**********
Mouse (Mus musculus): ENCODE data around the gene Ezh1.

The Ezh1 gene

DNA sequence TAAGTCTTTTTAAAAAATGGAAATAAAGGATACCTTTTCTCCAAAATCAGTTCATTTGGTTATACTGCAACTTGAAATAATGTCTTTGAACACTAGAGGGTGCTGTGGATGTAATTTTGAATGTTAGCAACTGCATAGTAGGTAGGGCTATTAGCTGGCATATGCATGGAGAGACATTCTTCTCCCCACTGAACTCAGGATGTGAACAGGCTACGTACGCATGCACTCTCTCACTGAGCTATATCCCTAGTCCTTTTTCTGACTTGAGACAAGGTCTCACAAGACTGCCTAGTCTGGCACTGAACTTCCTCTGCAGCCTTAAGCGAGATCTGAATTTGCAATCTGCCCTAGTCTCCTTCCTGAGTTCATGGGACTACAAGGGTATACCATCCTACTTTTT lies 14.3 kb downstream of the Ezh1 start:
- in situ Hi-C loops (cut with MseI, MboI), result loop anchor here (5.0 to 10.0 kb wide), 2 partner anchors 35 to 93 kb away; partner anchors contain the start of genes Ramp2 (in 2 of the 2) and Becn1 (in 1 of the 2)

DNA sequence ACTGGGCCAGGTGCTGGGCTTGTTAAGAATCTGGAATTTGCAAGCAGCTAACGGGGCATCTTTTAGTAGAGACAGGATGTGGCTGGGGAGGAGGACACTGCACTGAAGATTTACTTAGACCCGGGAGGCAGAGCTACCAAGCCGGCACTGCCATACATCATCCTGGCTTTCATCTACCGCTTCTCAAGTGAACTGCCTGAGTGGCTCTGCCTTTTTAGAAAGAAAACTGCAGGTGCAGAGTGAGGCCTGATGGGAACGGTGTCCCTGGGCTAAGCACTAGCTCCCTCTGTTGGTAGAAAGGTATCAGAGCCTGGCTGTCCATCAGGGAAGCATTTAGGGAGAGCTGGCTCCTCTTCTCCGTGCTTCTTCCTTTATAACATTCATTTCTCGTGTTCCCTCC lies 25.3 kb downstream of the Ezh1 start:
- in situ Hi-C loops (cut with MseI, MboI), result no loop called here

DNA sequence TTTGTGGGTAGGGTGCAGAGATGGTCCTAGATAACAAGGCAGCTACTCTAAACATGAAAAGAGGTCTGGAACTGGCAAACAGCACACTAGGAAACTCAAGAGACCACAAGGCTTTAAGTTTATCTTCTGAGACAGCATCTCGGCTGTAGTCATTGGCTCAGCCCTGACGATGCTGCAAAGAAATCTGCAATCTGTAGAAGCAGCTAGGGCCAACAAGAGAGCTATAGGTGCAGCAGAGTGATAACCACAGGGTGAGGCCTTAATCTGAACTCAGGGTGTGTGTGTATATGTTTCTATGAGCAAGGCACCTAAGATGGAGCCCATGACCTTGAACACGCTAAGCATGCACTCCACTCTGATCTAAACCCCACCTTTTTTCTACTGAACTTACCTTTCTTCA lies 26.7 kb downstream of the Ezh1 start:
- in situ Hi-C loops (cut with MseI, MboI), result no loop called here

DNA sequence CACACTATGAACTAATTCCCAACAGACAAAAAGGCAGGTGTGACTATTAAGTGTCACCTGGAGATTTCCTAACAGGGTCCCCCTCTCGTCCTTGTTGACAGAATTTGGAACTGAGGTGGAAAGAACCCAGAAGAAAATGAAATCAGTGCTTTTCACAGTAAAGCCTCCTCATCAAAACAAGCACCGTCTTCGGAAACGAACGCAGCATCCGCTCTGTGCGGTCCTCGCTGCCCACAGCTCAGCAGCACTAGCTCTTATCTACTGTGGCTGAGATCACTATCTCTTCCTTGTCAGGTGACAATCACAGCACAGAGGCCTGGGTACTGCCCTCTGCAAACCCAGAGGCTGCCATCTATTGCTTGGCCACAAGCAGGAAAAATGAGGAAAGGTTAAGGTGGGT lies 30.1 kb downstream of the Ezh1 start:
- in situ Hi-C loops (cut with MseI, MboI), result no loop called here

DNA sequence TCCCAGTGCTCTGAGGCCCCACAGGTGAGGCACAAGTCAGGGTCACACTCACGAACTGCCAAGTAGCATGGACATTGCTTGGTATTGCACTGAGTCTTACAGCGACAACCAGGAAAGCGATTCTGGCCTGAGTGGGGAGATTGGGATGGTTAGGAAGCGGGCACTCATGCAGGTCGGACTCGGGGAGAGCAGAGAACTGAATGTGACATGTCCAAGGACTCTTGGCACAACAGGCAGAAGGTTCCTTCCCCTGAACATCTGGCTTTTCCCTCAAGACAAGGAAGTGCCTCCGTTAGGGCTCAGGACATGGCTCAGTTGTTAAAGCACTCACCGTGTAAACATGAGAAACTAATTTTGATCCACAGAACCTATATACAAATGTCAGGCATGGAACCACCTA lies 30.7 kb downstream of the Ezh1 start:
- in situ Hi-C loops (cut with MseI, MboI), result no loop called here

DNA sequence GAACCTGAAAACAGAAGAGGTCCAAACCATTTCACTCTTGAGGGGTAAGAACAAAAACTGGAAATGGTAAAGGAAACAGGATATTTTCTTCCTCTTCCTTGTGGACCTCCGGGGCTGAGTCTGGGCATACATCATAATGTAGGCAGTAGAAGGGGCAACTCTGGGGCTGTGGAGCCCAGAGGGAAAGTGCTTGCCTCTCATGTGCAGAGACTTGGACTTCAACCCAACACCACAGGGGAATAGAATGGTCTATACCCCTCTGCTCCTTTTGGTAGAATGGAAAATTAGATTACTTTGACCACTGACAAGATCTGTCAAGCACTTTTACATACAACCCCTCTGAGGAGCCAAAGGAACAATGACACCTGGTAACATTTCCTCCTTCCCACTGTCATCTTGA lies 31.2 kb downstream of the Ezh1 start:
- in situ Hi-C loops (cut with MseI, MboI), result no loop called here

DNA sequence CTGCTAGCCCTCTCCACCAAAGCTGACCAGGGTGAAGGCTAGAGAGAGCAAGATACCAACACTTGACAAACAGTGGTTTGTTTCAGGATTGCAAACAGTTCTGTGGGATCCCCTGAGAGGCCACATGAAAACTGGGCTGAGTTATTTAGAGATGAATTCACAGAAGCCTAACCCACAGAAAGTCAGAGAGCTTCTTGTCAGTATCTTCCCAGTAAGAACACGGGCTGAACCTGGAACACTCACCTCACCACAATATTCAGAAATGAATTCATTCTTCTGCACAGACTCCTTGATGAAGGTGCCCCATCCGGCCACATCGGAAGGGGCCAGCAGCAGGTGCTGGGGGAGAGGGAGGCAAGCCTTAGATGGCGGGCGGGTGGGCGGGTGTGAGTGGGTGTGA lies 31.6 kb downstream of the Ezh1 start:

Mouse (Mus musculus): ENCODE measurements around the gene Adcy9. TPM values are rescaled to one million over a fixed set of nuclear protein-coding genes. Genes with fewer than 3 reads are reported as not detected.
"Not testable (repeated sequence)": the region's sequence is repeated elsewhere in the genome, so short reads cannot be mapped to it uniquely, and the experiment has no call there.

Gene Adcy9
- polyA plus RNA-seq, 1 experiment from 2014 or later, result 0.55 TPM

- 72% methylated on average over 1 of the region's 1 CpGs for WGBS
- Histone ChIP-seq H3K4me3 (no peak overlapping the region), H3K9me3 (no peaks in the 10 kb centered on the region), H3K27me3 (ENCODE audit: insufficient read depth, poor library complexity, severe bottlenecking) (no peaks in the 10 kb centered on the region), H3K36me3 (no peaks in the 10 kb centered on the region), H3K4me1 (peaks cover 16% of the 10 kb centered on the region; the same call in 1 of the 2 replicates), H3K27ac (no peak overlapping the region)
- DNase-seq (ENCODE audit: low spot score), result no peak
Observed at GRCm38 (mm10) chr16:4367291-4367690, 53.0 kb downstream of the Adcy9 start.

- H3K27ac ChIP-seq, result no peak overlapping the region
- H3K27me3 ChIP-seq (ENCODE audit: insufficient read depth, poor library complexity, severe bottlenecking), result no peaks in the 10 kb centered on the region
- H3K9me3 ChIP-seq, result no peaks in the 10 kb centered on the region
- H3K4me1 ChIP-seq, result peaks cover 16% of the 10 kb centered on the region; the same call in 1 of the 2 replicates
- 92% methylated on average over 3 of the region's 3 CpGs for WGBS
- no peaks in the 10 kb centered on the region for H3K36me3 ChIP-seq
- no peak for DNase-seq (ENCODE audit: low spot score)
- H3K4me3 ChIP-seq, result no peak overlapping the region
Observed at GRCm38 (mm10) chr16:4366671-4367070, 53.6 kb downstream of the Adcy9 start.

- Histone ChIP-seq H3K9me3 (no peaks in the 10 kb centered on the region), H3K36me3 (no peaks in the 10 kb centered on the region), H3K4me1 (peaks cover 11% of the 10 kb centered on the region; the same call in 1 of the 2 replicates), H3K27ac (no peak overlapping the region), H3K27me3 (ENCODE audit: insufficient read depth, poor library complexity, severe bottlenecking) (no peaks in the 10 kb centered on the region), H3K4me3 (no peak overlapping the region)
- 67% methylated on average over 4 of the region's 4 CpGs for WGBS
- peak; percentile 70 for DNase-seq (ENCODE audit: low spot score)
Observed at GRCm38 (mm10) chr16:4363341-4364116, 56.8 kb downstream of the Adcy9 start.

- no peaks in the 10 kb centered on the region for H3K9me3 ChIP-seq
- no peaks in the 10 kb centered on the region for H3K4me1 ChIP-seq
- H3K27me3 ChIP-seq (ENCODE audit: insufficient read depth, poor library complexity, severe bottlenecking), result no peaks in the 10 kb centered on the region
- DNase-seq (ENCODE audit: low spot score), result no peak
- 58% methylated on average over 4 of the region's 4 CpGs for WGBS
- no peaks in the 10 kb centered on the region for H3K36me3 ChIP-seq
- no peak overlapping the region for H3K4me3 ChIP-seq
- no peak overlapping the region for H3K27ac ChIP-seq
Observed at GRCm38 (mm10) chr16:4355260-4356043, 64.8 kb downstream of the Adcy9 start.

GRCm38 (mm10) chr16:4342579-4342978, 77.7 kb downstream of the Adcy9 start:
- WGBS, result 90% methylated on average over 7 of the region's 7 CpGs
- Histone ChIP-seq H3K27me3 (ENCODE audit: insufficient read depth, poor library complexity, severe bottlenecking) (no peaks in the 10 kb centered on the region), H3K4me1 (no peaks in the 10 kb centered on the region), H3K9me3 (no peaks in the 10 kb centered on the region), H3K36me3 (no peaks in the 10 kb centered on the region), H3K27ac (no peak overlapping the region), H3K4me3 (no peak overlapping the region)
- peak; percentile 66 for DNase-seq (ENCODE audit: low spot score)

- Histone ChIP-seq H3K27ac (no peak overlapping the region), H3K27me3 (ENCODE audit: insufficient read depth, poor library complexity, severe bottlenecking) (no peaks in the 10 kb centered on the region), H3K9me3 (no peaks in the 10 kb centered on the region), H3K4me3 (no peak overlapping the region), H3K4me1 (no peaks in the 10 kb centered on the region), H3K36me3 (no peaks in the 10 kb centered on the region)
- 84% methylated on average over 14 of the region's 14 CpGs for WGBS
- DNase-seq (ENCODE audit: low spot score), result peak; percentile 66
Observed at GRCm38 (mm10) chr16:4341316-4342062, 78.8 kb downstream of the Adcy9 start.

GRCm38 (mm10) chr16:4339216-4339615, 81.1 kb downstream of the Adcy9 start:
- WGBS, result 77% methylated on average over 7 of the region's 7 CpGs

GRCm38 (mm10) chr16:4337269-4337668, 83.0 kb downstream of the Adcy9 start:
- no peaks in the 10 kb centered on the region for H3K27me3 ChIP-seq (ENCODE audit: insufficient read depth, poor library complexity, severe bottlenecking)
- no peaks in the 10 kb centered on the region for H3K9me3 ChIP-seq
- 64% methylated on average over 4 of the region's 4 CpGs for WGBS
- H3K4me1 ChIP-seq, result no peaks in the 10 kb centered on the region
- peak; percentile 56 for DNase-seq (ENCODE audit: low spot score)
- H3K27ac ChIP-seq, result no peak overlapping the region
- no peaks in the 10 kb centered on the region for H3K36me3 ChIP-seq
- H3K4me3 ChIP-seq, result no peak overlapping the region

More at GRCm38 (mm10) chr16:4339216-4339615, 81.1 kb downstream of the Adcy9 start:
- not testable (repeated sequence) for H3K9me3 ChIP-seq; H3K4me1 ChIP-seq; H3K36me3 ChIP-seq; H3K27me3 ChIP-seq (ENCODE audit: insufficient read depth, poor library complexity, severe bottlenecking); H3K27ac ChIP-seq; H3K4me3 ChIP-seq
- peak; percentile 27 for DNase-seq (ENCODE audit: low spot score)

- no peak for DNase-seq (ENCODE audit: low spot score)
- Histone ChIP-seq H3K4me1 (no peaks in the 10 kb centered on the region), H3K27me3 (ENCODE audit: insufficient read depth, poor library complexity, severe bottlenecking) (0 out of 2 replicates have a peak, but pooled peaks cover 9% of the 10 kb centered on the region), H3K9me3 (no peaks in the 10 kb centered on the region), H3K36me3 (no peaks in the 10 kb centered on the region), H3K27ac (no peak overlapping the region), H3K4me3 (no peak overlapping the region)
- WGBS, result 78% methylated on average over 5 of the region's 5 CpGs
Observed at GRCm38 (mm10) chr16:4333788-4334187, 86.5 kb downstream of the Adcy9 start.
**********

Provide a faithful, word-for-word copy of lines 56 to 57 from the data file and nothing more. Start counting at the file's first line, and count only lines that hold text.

GRCm38 (mm10) chr16:4337269-4337668, 83.0 kb downstream of the Adcy9 start:
- no peaks in the 10 kb centered on the region for H3K27me3 ChIP-seq (ENCODE audit: insufficient read depth, poor library complexity, severe bottlenecking)